Day 23: wind, oars, fish and sharks

Today has been a funny mixed day. It’s been fantastic to have smaller seas and light winds  – I had a glimpse of what it might be like later on in the journey. A bit of a break from being constantly battered has been really welcome, and it’s been so warm and un-splashy that I rowed for a lot of the day in just my long sleeved top and salopettes, without the waterproof top. However, the wind and waves, though light, seem to have moved round even more so they are headed due east, and even slightly north. Not quite what the forecast said, and really frustrating as I’m now rowing almost directly into the oncoming waves, and making slow progress. Each time I break for something to eat we start moving east or worse.

My GPS repeater at lunchtime
My GPS repeater at lunchtime

Bottom left is the distance to my next waypoint, bottom right is the direction my boat is pointing, top right is the direction it’s actually travelling, and top left is the speed (which was often up to 0.9 or more).

It’s been a struggle to hold on to any of my hard-won miles today, and I can’t deny I’m feeling a bit miffed about this latest set-back.

Progress this afternoon was made worse by the repair on my oar coming apart, so my first task for the morning is to get going with a more drastic repair before I can set off. I think my hacksaw is going to see some action.

Two fishy updates:

1. I checked my water intake tank today, to make sure I’d definitely got all the fish out yesterday. I had, but on closer inspection it looks like they’ve laid eggs on some of the walls and the handle etc. Is this likely? Do fish lay eggs and then leave them? Anyone know anything about this? I’ve cleaned it out as best I can  – hoping I won’t be seeing tiny baby fish in my water anytime soon 🙂

2. Just as I was packing things down on deck at the end of my shift this evening, I noticed a dark shape over the side of the boat. Looking into the water, I saw a small shark, about half a metre long – a baby? It was pretty cute, but I hope it doesn’t have a hungry mummy too close by…

Messages and support

Please keep messages to Elsa coming – and consider attaching them to oar strokes to power Elsa westwards! Just £0.10 each – please support generously, she has a million to take!

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4 thoughts on “Day 23: wind, oars, fish and sharks

  1. Elsa! Your latest bulletin is pretty amazing – as we have come to expect. Still all the frustration of the wind, but it’s great to hear you are experiencing slightly better conditions at last. Not sure about the fish eggs – I hope you get some eggspert guidance on that. (Sorry).
    I am amazed by how you can deal with these smashed oars – please note I am restraining myself from many possible dreadful puns. Oarful, oarsome, etc.
    The things you are seeing – fish, sharks, birds – sound amazing. Are you able to take photos?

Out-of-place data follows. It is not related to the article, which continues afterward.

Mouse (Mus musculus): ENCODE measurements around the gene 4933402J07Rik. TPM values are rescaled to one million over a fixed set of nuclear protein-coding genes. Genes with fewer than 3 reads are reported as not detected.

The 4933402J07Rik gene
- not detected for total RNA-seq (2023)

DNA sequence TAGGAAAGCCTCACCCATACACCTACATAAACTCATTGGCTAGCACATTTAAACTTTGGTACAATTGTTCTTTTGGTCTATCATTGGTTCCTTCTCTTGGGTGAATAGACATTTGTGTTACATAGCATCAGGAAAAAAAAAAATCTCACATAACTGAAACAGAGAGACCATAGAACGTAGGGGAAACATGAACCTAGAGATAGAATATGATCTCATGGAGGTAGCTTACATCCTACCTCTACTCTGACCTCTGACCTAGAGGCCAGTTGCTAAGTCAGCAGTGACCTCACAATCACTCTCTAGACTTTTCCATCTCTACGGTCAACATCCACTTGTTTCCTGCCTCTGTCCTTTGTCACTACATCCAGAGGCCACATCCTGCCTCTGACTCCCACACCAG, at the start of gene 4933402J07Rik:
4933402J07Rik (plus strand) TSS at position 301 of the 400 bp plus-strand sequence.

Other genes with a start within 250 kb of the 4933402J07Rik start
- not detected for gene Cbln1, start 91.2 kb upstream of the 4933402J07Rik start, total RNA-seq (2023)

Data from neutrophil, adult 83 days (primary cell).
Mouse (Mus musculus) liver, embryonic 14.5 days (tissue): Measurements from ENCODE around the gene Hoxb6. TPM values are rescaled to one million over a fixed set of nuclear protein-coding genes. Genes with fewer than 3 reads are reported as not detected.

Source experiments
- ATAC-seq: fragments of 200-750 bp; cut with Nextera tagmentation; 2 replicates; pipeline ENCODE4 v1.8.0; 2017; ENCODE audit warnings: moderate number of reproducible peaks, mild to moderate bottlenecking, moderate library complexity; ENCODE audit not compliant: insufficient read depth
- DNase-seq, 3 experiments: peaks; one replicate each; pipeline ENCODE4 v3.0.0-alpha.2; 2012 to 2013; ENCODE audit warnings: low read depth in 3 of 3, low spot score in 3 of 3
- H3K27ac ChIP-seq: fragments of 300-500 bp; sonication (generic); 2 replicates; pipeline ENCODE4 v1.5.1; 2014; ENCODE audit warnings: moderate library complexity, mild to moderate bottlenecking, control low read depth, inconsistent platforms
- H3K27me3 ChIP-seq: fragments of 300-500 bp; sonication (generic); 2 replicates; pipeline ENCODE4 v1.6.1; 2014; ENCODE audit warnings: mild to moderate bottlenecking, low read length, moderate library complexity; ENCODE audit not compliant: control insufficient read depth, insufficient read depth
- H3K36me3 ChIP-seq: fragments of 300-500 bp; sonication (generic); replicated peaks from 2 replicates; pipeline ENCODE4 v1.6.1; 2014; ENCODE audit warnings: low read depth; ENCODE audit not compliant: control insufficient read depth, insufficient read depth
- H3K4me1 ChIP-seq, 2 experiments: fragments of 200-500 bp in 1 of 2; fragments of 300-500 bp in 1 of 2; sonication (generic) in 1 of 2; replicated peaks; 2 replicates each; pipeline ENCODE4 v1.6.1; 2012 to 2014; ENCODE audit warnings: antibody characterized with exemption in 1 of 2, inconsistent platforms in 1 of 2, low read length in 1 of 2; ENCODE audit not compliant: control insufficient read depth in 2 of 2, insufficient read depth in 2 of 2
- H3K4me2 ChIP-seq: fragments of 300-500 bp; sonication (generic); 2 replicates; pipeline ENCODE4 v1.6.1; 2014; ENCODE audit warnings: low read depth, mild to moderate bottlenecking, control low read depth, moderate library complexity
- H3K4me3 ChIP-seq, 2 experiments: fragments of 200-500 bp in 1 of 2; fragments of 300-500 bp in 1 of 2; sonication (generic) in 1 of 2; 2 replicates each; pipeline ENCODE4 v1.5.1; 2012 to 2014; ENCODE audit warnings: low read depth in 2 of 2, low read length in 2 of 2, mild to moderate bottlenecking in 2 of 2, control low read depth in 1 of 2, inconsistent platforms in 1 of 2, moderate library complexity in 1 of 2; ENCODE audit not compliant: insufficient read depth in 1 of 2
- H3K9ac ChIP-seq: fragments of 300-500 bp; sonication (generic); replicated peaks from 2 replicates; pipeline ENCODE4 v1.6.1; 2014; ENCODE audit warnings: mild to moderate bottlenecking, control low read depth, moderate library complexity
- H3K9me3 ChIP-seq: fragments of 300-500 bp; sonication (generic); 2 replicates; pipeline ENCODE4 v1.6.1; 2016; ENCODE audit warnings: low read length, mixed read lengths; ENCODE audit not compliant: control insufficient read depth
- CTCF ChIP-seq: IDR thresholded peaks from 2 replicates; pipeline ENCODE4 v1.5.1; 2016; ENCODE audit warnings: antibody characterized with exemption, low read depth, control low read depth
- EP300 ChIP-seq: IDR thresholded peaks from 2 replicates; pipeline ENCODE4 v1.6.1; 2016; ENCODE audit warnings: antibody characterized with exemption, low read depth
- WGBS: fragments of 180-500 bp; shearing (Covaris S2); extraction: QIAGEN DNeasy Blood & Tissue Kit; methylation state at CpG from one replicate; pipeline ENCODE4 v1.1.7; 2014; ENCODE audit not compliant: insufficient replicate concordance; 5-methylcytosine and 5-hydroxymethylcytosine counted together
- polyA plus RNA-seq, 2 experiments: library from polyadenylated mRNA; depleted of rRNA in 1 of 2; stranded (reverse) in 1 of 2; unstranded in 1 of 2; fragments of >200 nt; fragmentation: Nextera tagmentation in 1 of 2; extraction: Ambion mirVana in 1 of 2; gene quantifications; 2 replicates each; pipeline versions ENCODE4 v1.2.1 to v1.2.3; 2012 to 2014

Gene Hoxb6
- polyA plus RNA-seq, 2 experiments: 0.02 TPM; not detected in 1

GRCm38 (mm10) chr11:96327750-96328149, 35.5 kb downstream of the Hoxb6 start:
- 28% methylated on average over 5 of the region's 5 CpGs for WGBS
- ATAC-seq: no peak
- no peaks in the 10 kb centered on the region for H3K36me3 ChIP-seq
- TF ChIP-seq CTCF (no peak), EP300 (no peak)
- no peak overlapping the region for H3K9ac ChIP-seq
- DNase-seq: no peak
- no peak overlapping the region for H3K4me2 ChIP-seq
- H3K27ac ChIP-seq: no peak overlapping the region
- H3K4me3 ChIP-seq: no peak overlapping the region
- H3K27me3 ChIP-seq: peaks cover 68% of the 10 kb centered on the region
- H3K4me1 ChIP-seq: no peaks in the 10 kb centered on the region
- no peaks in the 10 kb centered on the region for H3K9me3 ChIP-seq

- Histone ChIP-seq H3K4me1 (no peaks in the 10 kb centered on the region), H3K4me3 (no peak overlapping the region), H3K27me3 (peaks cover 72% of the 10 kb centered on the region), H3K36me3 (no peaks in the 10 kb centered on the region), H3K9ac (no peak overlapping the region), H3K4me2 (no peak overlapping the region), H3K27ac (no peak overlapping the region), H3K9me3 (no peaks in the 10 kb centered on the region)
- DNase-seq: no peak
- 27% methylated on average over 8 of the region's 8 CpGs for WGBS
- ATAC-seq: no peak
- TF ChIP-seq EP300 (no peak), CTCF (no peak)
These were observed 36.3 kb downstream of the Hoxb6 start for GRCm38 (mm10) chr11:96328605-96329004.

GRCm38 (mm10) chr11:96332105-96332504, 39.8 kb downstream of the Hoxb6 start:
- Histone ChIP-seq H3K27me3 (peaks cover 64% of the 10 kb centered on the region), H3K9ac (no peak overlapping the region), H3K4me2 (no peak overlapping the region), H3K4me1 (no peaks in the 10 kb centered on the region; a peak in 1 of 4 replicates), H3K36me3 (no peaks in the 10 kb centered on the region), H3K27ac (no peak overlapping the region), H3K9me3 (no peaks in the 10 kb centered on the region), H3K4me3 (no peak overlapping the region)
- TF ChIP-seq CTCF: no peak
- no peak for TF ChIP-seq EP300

We had a good day in Dublin today – going to see Jo’s rents in Tipperary tmro. Her dad is not well.
    Seeing the Book of Kells today was cool – despite throngs of tourists crowding round.
    Keep up the good work – lots of love, Griselda


  2. Still following, still praying for you, wishing you success at oar repair. Thanks for the wonderful reports.


  3. I’m very glad the sea is calmer for you, and hope the wind settles into a pure westward blow soon! So fun to read about the little fish — anchovies, perhaps? And that they laid eggs must mean they liked your boat! I once had a goldfish that, all solo, laid eggs in its tank. The water might have been warmer inside the boat, triggering a spawning response. Unless there were both males and females, the eggs might not have been fertilized, but good not to take chances on larval fish, or eggs, in the intake. How cool to see a little shark! There are many kinds, and sharks are badly overfished worldwide, so it’s good that there are babies out there. Don’t worry, Mama won’t likely be guarding her little one. Today I must thank all you English types who came to Monterey with the race for expanding my maritime vocabulary. I figured out what a jumper is years ago (a sweater, rather than a dress with shoulder straps that goes over a blouse, as I wore as a child). But after a few encounters on the race site, and now your blog, I’ve had to look up salopettes. I imagined great floppy waterproof mitts, or some kind of strap-on galoshes. Never knew there was a French word the English would use that means what we call “overalls.” Learning every day! Keep on keeping on, Elsa, and bravo for you every minute! –Kate


  4. Your picture reminds me of A level maths problems – if you want to go at 215 degrees and the waves are coming at x degrees with force F and the boat has mass m and velocity v what is z the angle at which the boat should point? Do rowers have calculators to work this out? Our maths teacher taught pilots in WWII and she was very fond of these kinds of questions.


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